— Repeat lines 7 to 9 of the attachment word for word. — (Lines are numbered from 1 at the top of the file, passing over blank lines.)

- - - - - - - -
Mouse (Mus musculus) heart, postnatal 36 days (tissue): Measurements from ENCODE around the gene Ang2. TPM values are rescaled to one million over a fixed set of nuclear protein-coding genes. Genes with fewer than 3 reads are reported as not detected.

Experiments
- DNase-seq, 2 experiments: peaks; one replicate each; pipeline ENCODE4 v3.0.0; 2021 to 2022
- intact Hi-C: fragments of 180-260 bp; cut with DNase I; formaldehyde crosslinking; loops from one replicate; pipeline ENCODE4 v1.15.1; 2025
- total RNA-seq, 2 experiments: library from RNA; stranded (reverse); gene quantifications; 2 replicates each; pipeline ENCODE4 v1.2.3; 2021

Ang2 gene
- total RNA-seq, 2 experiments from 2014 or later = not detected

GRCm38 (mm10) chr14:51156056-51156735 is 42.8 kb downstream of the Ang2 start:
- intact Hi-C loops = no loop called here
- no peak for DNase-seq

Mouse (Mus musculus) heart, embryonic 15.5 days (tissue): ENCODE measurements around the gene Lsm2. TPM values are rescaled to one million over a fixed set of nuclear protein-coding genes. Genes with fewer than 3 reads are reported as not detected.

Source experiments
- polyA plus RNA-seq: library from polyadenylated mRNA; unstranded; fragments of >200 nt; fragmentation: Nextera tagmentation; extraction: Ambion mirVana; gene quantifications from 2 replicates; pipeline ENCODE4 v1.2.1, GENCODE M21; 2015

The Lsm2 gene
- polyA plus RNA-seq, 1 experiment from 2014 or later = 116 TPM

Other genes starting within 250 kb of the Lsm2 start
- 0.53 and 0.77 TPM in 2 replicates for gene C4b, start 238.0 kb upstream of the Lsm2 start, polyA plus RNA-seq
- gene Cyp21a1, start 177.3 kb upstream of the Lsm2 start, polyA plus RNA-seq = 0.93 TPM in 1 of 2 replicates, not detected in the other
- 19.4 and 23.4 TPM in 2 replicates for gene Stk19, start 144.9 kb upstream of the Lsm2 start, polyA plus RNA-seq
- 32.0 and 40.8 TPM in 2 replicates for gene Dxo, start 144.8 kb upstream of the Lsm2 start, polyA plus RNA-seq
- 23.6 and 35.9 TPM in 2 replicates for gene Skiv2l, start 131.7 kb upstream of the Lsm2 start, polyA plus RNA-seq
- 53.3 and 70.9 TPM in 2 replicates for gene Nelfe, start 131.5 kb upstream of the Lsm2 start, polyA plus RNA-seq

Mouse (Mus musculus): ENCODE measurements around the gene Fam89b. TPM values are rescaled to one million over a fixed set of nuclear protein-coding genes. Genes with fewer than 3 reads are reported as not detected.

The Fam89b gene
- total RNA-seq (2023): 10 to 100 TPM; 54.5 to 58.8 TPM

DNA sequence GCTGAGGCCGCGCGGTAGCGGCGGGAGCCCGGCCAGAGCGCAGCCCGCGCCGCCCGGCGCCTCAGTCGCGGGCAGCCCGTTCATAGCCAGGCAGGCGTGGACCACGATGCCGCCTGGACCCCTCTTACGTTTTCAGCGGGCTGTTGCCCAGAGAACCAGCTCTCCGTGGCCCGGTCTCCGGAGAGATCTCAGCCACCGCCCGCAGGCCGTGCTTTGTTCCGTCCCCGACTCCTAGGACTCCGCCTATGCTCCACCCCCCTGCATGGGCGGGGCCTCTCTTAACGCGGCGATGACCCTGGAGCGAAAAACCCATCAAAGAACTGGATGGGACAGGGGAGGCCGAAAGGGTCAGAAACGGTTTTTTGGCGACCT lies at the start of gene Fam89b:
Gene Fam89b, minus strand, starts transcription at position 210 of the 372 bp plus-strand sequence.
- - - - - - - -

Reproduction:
- total RNA-seq, 2 experiments from 2014 or later = not detected

GRCm38 (mm10) chr14:51156056-51156735 is 42.8 kb downstream of the Ang2 start:
- intact Hi-C loops = no loop called here